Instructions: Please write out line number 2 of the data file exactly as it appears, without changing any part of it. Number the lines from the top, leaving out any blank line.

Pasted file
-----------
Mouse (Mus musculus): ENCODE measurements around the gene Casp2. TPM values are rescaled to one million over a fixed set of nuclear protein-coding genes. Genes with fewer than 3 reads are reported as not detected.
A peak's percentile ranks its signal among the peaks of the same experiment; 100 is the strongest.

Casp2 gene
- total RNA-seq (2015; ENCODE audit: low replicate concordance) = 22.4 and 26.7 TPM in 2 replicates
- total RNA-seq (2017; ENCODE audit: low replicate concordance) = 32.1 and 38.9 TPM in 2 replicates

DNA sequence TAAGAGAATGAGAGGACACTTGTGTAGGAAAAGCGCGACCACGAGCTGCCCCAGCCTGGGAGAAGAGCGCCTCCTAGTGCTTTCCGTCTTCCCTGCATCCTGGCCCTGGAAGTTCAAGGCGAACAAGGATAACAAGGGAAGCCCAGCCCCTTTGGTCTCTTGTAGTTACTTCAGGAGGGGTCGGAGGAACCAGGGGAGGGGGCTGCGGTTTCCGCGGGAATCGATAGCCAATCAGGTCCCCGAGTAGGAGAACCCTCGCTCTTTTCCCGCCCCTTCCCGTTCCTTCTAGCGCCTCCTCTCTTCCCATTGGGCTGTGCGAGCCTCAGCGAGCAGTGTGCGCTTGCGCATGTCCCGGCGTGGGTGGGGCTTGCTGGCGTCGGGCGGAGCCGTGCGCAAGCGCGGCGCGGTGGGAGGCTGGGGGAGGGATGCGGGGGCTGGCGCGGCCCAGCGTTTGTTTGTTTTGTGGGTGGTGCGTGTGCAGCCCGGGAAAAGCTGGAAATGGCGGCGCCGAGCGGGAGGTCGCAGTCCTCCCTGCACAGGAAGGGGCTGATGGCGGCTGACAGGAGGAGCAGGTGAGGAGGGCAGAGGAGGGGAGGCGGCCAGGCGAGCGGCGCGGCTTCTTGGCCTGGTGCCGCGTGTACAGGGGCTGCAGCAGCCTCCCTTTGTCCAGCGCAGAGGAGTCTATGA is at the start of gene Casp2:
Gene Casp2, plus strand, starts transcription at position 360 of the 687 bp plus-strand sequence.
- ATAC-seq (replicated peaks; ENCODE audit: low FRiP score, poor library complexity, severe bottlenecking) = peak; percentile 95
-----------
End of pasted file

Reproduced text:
A peak's percentile ranks its signal among the peaks of the same experiment; 100 is the strongest.